Note: the other language mutations contain different documents that also lack any connection to the victim. For example, the German version of this malware displays the following document:


Let’s get back to the Czech sample. It extracts the RTF file ZK-42123.rtf from this archive into a file with a name similar to %Temp%\smlouva25.04.2013-signed_AC916514375936667.rtf. Afterwards, it displays this document by using the system viewer of RTF files, such as WordPad or Microsoft Office. At this point, the victim is confused about the text of this contract because it is not related to him. The usual reaction is closing of this document and deletion of the email. However, the malware sample remains active.

Afterwards, the malware checks if there is its another instance (by using a mutex called 77782916). It also tries to detect an active Internet connection by contacting the Windows Update site. In the next step, it becomes inactive for seven minutes, probably to lose the victim’s attention.

Function HttpRead() basically establishes a connection to a specified HTTP server and downloads the content via a GET request, e.g.

This function uses a custom UserAgent string acting as an Opera browser. Another interesting fact is that it uses a cn language tag, probably to mask itself as a Chinese request. However, this is not a valid language tag.

The final phase of this malware is the download and execution of the second malware’s part (password stealer) from a remote HTTP server. This particular file contains seven such locations; however, they are hard-coded in an XOR-encrypted form. Although this dropper is quite simple, the XOR key is not hard-coded in the sample as done in more sophisticated samples. Instead, this XOR key is assembled from multiple system-specific information: the first three bytes of the Windows calculator application and from the registry key containing text Winlogon. The resulting key is MZÉolonWngi.

After a decryption by using this XOR key, we are able to reconstruct all the remote locations, where the second phase of the malware is located. At the time of writing this article, most of these locations are still active.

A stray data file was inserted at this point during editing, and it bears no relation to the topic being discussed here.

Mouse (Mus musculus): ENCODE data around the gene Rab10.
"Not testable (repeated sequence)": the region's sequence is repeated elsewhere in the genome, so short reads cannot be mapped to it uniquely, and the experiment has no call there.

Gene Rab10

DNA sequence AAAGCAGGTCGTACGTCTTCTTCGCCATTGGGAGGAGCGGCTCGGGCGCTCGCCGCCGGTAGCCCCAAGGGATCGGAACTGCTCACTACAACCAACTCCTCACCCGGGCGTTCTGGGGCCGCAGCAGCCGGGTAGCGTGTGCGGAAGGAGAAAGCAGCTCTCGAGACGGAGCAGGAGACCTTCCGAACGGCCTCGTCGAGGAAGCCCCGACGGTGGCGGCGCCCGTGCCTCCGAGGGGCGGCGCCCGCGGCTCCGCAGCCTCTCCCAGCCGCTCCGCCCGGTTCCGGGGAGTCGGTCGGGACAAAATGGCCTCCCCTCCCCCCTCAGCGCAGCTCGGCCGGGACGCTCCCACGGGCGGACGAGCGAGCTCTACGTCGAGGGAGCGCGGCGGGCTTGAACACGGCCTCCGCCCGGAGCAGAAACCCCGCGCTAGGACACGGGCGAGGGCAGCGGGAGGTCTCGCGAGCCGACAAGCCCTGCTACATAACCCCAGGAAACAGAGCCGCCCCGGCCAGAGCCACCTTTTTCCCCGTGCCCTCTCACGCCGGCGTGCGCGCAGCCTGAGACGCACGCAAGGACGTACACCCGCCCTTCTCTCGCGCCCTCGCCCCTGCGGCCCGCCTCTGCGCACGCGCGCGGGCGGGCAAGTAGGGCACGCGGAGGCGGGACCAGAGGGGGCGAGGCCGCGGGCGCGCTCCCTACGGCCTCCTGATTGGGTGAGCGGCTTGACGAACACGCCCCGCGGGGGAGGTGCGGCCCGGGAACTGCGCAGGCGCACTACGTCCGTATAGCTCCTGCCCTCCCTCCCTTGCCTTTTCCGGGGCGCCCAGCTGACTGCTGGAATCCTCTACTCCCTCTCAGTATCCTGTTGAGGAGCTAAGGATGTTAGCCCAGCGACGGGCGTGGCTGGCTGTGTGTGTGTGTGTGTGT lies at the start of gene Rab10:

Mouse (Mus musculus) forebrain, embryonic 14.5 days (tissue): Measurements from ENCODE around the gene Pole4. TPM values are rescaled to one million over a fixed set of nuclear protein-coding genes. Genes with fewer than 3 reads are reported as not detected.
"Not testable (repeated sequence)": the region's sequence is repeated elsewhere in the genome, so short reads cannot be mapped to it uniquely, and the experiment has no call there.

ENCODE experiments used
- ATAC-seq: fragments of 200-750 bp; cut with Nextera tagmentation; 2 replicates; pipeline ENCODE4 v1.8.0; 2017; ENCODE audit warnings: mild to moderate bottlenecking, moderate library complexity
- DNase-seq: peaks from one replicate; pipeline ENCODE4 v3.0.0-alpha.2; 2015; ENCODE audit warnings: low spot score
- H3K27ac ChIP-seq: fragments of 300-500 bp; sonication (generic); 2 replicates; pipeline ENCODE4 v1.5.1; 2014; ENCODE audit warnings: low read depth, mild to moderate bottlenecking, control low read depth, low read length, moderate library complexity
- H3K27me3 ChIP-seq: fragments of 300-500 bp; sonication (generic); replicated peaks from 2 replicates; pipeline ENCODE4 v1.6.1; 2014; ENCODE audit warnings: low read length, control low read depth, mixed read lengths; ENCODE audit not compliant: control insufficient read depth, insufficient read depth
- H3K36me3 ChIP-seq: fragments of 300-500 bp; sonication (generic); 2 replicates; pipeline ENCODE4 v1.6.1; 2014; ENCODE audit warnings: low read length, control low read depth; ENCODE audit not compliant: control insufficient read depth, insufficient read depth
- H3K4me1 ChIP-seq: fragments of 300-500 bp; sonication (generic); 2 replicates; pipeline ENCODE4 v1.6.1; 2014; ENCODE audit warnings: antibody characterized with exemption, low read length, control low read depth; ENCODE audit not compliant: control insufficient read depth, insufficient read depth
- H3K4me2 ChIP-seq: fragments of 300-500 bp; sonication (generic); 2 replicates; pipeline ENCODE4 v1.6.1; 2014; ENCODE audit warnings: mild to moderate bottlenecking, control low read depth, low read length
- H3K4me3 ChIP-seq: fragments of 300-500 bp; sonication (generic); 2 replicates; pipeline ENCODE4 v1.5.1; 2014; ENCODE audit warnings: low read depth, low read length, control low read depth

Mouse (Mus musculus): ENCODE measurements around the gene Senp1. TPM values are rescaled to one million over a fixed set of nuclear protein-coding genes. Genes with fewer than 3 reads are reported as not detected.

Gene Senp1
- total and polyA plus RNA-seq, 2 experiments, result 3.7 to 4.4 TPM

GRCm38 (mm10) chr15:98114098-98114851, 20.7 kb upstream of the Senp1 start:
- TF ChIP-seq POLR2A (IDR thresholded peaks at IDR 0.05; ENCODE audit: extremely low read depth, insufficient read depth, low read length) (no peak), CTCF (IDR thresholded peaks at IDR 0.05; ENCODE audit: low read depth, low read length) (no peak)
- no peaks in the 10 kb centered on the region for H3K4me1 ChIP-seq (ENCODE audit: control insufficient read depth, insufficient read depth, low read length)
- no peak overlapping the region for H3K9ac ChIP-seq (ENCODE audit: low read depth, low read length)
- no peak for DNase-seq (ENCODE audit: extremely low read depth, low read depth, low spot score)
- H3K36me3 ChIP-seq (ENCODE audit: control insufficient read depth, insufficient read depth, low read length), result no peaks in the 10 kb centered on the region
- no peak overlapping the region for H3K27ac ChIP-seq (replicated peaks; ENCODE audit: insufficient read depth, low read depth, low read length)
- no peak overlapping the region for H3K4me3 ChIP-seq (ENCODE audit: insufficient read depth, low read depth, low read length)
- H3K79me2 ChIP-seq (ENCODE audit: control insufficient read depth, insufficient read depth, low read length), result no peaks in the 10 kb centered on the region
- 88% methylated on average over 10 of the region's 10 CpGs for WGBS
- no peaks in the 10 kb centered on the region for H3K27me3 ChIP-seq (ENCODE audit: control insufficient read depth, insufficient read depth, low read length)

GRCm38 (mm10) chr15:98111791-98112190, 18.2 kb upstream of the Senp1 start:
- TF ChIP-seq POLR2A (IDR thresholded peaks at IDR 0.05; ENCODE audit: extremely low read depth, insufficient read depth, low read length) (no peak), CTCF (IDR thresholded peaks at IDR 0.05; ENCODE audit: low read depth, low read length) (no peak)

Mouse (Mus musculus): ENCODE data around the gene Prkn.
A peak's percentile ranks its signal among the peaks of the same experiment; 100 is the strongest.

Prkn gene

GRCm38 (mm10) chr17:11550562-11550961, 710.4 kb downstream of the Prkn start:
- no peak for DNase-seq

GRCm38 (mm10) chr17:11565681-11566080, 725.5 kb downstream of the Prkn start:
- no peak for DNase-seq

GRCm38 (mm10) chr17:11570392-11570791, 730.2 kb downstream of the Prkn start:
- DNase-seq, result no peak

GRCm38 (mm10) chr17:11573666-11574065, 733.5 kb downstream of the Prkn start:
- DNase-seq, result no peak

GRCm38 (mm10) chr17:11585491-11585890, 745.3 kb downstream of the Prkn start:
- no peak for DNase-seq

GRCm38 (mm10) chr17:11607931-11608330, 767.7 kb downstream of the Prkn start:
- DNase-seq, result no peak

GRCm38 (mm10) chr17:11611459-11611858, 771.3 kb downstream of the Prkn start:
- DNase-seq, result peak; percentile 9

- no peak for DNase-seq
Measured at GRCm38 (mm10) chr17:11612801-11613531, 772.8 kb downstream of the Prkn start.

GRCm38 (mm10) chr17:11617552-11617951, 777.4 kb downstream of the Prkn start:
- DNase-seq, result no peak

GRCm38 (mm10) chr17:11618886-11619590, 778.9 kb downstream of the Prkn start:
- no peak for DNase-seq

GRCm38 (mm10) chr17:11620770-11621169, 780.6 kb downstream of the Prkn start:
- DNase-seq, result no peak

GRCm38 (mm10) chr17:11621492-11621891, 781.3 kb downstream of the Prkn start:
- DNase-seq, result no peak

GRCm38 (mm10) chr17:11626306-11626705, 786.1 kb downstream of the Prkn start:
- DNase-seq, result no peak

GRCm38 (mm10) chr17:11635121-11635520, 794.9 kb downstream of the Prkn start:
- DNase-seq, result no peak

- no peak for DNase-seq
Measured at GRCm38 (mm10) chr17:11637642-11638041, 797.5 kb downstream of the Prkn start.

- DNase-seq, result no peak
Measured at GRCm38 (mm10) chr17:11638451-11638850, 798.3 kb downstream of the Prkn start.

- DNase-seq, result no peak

Afterwards, the dropper downloads the file saver.tar.gz from one of this servers by using the aforementioned HttpRead() function. Disregarding the file’s extension, it is another executable file – a password stealing trojan (its analysis is not the focus of this article). As soon as this file is downloaded from one of these locations, it is renamed to %Temp%\update_%RandomNumber.exe% and executed. After another five seconds, this downloaded file is deleted and the first part closes. The deletion of this file is only a question of covering its tracks. The dropped file is already installed on the infected machine and it is executed during every Windows startup.


In comparison with the other currently active threats, this malware sample does not contain any advanced techniques or zero-day exploits. Nevertheless, it is still quite successful in infecting victim machines by simple (but still very powerful) social engineering. In order to prevent such attacks, we can conclude the present article by the following rules:

  1. None of the legitimate banks will contact you via such an email. Important messages are delivered through the Internet banking, which is much more secure than email communication.
  2. Never open an executable file received from an unknown sender. Even better, do not open it even if it comes from a known person; he or she may be infected and spreading malware, too.
  3. Use an up-to-date AntiVirus (AV) solution such as AVG Internet Security. It is critical to keep automatic updates enabled to stay protected against the recent threats. Moreover, it’s not only about AV, but the other parts of such a solution will further increase the level of your protection. In this case, a properly configured firewall will not allow communication of the dropper with a remote server, the user will not be infected by the second part of the malware, and the dropper will simply end.